I believe that Bitches Brew is one of the most mysterious albums in jazz, period.
Alinear, spliced, swampy grooves played in modes or keys somewhere between uncomfortable and unfamiliar. Long sketches that completely collapse notions of verse-solo/chorus in the standard jazz sense. The insinuation of virtuosity but not the harmonic foundation to ground it. Multiple musicians weaving around each other in austere groove and rhythm. Echoes and congas, electric and acoustic instruments (one of my fave combinations), planned and unplanned spontaneity. Obscurity, occlusion and occasionally sharp clarities of melody. Loose cohesion. No major hooks or choruses, but searching stabs of notes (played for echo-decay) cutting through the noodling undergrowth and treacherous quicksands. Continue reading “Miles Davis – Bitches Brew”
A monster of a cigar, like a grandiose and overweight statesman… so much smoke you have to sit down and shudder your jowls.
Truly, an obscene amount of tobacco. I’ve never smoked a Cuban this big before; it’s like smoking a cannon. But what an experience. Easier on the draw and subtly stronger than Romeo y Julietas, it actually changes, in terms of smoking experience, in the course of the full 50 minutes it takes to consume. On the third puff especially, about a third of the way in, there’s like a forest fire of action at the tip. The operative word, though, is powerfully smooth. In a very big way. Maybe not so strong on nicotine highs (unlike the headache-inducing hit of Flagship rollies), but a complete tobacco experience nonetheless, almost exhausting; I feel I’ve reduced my life expectancy by several weeks. Word up to Olav Huslid for bringing me this behemoth smoke, and word to the finer things and qualities in life, especially the ones that demand time.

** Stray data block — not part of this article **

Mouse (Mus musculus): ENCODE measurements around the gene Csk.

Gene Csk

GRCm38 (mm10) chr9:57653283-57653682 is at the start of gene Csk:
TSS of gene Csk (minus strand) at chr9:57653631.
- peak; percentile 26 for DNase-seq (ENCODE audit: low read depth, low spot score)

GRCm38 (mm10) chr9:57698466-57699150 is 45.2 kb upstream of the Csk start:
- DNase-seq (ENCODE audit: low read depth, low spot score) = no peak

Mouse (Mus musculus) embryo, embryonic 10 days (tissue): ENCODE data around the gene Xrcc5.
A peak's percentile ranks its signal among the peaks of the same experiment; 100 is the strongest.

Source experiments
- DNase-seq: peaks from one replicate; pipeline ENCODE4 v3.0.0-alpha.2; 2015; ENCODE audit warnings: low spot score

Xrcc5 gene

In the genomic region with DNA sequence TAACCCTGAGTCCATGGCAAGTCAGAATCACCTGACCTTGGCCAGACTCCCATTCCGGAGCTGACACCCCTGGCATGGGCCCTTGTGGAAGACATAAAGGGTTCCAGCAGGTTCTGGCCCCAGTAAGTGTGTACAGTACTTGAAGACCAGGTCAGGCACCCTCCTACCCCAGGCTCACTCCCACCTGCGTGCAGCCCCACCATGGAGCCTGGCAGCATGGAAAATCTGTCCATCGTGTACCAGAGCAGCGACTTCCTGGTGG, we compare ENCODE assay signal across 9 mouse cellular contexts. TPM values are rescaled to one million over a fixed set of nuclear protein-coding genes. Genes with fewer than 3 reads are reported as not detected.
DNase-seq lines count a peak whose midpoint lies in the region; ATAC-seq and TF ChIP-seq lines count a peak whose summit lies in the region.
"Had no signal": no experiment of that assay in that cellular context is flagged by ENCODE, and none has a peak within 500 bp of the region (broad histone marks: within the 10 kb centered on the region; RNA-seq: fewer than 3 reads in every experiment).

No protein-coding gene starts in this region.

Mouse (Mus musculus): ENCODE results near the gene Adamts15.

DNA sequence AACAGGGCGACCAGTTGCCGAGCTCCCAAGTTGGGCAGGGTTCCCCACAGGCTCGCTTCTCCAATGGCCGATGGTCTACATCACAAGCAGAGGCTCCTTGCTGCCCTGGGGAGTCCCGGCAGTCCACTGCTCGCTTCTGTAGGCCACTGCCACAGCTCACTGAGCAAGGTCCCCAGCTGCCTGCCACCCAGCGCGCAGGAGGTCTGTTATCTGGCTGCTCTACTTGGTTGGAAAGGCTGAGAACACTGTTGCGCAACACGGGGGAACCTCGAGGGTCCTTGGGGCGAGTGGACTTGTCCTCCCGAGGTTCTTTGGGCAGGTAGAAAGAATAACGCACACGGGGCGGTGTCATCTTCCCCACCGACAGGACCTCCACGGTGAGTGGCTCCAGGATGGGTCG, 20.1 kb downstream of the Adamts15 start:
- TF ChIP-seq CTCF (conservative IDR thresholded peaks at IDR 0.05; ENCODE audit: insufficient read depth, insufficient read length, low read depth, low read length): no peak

OK the title leaves a lot to be desired, but students of the novel will reap diligent reward from this final work of intrigue and narrative power.
In my Balzacian quest to acquire as many works of Balzac as geographically possible, I picked up the noble-titled L’Envers de l’histoire Contemporaine of which a new translation was reviewed on Powell’s a while back under the slightly askew translation as The Wrong Side of Paris; which is nonetheless miles ahead of my bargain-base Signet translation as The Seamy Side of History, complete with seedy cover — a busty woman swigging from a bottle while a ruffian feels up her exposed leg — which, for a novel about Christian charity seems just a little distracting and or beside the point. Or a juiced-up transliteration of what was a bad mistranslation in the first place. Continue reading “Balzac – The Seamy Side of History”
What’s in a name? What’s in the smokey still out in the back yard? Well, about four fine Irish whiskeys, subtle and lighter than your Scots variety which bludgeon you with malt. Ever run through a field of barley with your mouth open? Jump over to Eire and taste the alternative. Come in from the cold and rally your toasts with our smooth and well-aged guide to Bushmills Irish Whiskey.
Good afternoon, good evening and good morning readers, and welcome to this small submission, this humble offering to the Slow Review. After much humming and hooing I’ve decided to turn my pen to the glorious world of whiskey and one of my favourite distilleries: Bushmills. I’ll admit, I’m watching Eurosport at the same time as writing this and can’t help being distracted by the sight of two rather shapely young lady tennis players. So, if the flow of this story seems somewhat disjointed then you can put it down to hormones and a span of attention that has been worn down, over the years, with the help of large doses of Bushmills. Continue reading “Bushmills Whiskey(s)”